EDWARDSVILLE - Alton woman, Amber Hampshire, convicted of involuntary manslaughter for allowing the death of her 14-year-old diabetic daughter, Emily, has avoided prison time because she has been undergoing treatment for problems related to diabetes.
Circuit Judge Kyle Napp has set a Sept. 21 date for a hearing on a motion to reduce Amber Hampshire's sentence.
Hampshire pleaded guilty in October 2020 but was allowed to continue free on bail because she needed treatment for her diabetes. She was sentenced to seven years in prison last May but was still allowed to go free because of her illness.
An expert testified at her sentencing that Hampshire has been diagnosed with a personality disorder.
A motion for a sentence reduction was set this month, but the hearing was continued because of her illness.
A statement of facts cited in court in October by Assistant State’s Attorney Kathleen Nolan said that had there been a trial, doctors, and nurses at St. Louis Children’s Hospital would have testified that, as early as October 2013, the young woman was diagnosed with diabetes. The staff at the hospital advised Hampshire that diabetes is an insulin deficiency and that the girl needed to be given insulin.
In October 2014, a doctor in Alton urged Hampshire to monitor the girl’s diet and blood sugar. That was the victim’s last visit to the doctor.
Hampshire filled out a form for a school sports physical in 2016 in which she answered “no” to questions about diabetes and related questions.
In February 2018, Hampshire took her daughter to a MedExpress facility in Alton, reporting flu-like symptoms. “A blood test found her blood sugar levels were out of control,” Nolan said.
The girl was taken by ambulance to Children’s Hospital. Her mother was with her. The girl, Emily Hampshire, was admitted and Amber Hampshire received education and a psychological consult. Staff members also gave her insulin, warning her the girl could die without proper care.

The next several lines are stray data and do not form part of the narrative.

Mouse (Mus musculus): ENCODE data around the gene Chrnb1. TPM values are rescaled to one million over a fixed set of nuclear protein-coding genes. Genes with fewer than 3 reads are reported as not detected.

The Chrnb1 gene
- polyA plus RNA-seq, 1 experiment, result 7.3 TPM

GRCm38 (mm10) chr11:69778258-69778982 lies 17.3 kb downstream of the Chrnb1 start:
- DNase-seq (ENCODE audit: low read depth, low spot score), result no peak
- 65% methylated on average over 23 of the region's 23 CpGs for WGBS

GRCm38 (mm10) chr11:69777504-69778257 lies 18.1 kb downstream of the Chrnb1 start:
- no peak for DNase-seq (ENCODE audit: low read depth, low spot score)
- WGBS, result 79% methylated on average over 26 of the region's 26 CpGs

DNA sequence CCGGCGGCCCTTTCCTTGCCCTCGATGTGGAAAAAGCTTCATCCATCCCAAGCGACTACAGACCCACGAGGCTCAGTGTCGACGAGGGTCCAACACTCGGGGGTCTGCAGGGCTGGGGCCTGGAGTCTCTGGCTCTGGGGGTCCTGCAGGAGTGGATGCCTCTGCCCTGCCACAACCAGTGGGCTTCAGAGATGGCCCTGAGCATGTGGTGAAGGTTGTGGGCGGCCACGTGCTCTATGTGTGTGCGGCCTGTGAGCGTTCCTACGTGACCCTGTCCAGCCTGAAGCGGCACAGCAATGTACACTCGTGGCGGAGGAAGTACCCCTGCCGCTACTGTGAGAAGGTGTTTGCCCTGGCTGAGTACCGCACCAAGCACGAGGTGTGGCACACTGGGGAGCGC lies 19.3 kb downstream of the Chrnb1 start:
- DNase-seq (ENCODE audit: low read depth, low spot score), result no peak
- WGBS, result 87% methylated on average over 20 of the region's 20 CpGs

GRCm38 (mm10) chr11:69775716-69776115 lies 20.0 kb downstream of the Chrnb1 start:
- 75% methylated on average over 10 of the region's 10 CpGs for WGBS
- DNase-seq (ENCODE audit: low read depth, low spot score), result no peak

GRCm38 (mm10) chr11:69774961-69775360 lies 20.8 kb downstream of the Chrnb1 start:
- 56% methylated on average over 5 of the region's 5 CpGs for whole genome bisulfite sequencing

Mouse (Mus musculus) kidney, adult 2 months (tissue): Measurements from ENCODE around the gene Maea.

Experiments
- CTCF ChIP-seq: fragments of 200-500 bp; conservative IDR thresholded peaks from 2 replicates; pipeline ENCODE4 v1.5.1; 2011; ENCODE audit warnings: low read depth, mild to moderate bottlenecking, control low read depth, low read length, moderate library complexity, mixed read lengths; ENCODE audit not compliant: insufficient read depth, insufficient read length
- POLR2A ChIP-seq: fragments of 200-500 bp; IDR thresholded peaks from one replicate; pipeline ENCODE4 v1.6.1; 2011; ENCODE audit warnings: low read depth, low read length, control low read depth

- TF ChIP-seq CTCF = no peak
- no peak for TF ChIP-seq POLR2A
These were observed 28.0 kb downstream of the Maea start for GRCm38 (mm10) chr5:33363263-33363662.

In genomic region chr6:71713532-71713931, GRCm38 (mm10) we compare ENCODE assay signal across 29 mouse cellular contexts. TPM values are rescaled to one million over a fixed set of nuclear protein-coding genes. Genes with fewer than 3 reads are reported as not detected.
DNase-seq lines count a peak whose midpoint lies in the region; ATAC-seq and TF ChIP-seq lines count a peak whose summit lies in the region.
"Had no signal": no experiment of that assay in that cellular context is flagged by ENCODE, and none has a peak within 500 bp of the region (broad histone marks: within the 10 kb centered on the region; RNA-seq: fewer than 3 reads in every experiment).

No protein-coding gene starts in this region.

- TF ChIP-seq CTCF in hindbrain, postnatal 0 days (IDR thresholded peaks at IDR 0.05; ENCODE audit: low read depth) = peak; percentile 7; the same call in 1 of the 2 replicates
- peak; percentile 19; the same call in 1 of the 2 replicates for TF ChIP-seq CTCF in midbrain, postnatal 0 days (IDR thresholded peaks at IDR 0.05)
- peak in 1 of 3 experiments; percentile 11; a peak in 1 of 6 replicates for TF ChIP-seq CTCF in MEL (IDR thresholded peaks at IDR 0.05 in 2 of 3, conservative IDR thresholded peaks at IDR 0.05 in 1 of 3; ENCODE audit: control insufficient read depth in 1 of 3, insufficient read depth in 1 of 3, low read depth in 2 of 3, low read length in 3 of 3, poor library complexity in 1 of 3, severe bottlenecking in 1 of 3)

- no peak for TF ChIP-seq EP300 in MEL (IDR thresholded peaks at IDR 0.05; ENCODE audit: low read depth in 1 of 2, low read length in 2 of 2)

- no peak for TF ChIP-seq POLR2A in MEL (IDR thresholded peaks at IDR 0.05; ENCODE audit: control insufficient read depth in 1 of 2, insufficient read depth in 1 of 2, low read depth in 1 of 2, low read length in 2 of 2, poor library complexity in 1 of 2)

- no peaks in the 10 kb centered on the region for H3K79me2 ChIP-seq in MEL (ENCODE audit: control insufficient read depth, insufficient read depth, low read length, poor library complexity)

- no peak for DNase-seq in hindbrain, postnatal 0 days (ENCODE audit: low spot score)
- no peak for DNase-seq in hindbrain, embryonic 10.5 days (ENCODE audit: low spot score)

Hampshire canceled three follow-up appointments, according to court documents.
Nolan said evidence at trial also would have shown that Amber Hampshire received instructions on how to treat her child and that the girl’s school, Evangelical School in Godfrey, was also made aware of it — but Amber Hampshire told people at the school to disregard the care plan because the notification was a mistake.
Alton Police became involved after hospital personnel called an Illinois Department of Children and Family Services hotline. Sgt. Mike O’Neil conducted an investigation and was told by Amber Hampshire that she had no religious or financial reason to avoid her daughter’s treatment or to lie about the disease.
“She admitted that Emily did not see a doctor from the time she was discharged from the hospital in February in 2018 to when she died in November 2018,” Nolan said.
“Insulin was still in the refrigerator,” Nolan said.
In May, the judge rejected claims that Hampshire’s guilt was a result of a traumatic childhood.
“That’s not creating a traumatic childhood, that’s part of life,” Napp said.
She acknowledged that Emily was loved by her family, but was “on her own.”
“She didn’t have anyone fighting for her,” Napp said.